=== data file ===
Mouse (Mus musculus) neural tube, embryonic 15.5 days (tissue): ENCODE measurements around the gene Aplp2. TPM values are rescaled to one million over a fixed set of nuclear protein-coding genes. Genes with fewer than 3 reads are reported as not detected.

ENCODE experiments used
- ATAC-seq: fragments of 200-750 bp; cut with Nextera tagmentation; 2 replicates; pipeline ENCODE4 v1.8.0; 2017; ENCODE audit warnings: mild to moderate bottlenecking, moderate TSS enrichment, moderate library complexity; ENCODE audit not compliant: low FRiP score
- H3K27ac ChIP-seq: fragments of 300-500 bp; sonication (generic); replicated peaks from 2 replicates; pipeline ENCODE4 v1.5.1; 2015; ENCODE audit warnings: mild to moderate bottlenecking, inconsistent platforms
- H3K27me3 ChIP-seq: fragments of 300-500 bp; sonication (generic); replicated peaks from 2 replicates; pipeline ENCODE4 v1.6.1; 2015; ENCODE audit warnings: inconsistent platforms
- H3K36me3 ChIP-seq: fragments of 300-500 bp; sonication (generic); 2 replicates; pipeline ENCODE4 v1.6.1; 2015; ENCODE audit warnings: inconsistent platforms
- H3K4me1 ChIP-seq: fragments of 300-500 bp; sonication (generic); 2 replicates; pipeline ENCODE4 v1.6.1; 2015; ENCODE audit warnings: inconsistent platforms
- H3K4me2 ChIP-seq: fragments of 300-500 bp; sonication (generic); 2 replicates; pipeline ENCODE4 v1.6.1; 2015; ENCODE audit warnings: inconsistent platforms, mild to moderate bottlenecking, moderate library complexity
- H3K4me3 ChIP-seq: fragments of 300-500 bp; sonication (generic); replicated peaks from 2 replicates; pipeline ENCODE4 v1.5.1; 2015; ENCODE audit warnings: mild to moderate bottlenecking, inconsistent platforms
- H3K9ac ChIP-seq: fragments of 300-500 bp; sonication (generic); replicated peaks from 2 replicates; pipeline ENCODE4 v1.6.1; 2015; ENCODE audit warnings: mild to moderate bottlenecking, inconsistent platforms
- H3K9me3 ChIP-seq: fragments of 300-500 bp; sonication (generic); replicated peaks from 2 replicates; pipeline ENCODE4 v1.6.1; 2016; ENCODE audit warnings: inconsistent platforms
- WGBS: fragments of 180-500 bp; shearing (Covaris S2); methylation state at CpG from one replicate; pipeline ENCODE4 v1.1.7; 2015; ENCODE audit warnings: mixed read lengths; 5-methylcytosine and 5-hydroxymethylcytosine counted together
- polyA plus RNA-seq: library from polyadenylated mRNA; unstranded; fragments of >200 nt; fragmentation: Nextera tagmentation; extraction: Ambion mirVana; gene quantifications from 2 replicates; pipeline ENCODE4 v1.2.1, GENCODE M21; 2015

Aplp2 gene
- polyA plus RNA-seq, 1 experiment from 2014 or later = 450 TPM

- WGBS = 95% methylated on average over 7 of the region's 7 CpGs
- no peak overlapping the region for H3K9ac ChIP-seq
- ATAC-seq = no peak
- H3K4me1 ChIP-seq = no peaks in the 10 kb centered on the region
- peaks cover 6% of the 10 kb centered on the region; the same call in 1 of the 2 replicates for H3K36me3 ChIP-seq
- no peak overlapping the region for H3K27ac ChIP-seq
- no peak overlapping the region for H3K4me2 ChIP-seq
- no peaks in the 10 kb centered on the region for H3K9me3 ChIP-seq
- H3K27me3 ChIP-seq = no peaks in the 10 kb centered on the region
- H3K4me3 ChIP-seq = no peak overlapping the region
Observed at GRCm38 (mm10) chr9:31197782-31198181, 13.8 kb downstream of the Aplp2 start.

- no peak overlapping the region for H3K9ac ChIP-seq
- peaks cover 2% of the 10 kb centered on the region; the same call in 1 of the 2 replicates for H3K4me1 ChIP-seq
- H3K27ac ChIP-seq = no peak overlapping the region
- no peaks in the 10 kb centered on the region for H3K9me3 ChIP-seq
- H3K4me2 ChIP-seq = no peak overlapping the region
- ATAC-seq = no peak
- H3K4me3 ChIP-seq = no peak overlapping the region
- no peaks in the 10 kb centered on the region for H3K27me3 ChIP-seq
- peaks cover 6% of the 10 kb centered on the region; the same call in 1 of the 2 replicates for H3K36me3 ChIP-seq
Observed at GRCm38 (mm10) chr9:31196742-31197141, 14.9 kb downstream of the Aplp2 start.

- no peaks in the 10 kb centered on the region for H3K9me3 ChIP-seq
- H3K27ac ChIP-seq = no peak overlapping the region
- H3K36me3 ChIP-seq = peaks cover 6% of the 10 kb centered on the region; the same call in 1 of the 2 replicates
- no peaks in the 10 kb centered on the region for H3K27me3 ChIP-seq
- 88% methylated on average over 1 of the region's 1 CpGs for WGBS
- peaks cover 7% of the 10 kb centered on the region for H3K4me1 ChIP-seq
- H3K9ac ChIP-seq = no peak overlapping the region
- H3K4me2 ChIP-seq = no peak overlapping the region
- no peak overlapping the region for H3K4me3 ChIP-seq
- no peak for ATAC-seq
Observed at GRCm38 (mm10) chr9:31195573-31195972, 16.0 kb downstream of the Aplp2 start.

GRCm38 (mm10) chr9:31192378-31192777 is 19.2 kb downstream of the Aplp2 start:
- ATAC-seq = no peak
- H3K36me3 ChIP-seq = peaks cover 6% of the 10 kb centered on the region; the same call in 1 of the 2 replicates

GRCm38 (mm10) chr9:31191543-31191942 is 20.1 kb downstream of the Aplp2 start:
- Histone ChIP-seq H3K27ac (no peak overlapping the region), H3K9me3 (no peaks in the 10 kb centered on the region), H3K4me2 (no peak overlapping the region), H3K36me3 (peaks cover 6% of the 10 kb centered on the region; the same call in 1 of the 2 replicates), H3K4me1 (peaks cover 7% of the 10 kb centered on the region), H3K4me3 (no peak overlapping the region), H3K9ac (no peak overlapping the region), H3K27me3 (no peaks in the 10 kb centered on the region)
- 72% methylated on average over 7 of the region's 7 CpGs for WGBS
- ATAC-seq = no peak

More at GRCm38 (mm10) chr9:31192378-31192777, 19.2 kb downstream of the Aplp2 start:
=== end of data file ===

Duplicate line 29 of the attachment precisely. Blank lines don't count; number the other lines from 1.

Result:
- H3K27ac ChIP-seq = no peak overlapping the region